Based on fact, the story [from the novel by Michael Crichton] concerns the first recorded heist from a moving train. Suave arch-criminal Sean Connery enlists Donald Sutherland, Wayne Sleep, in a bid to lift a payroll of gold bars destined for the Crimea in 1855. A vital part, or rather series of parts, in the plan is played by Lesley-Anne Down as Connery's versatile yet reliable mistress.
Based on fact, the story [from the novel by Michael Crichton] concerns the first recorded heist from a moving train. Suave arch-criminal Sean Connery enlists Donald Sutherland, Wayne Sleep, in a bid to lift a payroll of gold bars destined for the Crimea in 1855. A vital part, or rather series of parts, in the plan is played by Lesley-Anne Down as Connery’s versatile yet reliable mistress.
The actual theft is ingenious. The film’s highpoint comes when Connery clambers from car roof to car roof as the steam train speeds smokily under low bridges.
Crichton’s films drag in dialog bouts, but triumph when action takes over.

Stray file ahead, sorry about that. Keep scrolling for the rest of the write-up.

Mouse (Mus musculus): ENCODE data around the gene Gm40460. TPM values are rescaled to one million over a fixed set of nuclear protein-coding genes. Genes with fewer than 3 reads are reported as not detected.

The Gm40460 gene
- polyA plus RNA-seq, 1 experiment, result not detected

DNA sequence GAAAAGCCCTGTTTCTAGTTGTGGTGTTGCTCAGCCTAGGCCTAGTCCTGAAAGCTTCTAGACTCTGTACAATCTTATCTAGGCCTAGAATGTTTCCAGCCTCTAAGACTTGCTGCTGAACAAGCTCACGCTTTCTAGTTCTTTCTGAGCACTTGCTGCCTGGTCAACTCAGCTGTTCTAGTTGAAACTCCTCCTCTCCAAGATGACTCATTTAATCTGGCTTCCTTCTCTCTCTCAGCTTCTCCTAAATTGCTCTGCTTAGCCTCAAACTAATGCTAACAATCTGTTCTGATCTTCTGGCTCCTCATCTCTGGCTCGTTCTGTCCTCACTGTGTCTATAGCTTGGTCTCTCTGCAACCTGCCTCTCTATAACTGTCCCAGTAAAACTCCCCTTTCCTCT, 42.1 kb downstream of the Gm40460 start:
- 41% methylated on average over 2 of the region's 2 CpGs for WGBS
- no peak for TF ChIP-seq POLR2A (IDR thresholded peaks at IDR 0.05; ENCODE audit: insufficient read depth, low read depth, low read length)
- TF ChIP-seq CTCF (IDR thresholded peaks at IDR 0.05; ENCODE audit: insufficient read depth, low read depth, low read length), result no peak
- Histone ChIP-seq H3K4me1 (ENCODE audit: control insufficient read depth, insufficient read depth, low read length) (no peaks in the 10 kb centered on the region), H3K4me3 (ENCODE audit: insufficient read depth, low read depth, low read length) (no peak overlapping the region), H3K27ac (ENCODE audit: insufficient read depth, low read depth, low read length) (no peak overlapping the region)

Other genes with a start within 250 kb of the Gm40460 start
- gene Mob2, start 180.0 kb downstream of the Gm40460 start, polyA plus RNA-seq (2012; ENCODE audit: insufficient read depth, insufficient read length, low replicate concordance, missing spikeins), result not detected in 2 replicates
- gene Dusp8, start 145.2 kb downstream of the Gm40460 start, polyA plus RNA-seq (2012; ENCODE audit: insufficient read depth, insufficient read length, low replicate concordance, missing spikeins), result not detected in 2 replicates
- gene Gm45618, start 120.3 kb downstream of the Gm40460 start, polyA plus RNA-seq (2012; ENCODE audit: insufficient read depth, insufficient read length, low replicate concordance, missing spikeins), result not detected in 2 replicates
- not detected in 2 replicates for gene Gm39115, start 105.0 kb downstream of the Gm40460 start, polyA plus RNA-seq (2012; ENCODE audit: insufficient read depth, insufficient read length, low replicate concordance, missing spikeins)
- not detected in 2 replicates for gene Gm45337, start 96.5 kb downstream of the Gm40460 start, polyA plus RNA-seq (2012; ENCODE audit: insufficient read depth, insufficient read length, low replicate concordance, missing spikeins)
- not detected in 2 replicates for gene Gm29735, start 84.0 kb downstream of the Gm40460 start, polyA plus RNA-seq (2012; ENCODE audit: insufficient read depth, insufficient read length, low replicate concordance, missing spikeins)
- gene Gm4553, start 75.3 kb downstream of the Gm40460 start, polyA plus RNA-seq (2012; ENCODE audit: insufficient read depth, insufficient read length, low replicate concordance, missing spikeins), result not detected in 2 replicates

Handling of the train sequences by cinematographer Geoffrey Unsworth is a lesson in the superior effectiveness of a well-placed camera over fancy tricks. A final caption dedicates the film to his memory, stating: ‘His friends miss him.’ So will his audiences.
The First Great Train Robbery
United Artists/De Laurentiis. Director Michael Crichton; Producer John Foreman; Screenplay Michael Crichton; Camera Geoffrey Unsworth; Editor David Bretherton; Music Jerry Goldsmith; Art Director Maurice Carter
(Color) Available on VHS, DVD. Extract of a review from 1979. Running time: 110 MIN.
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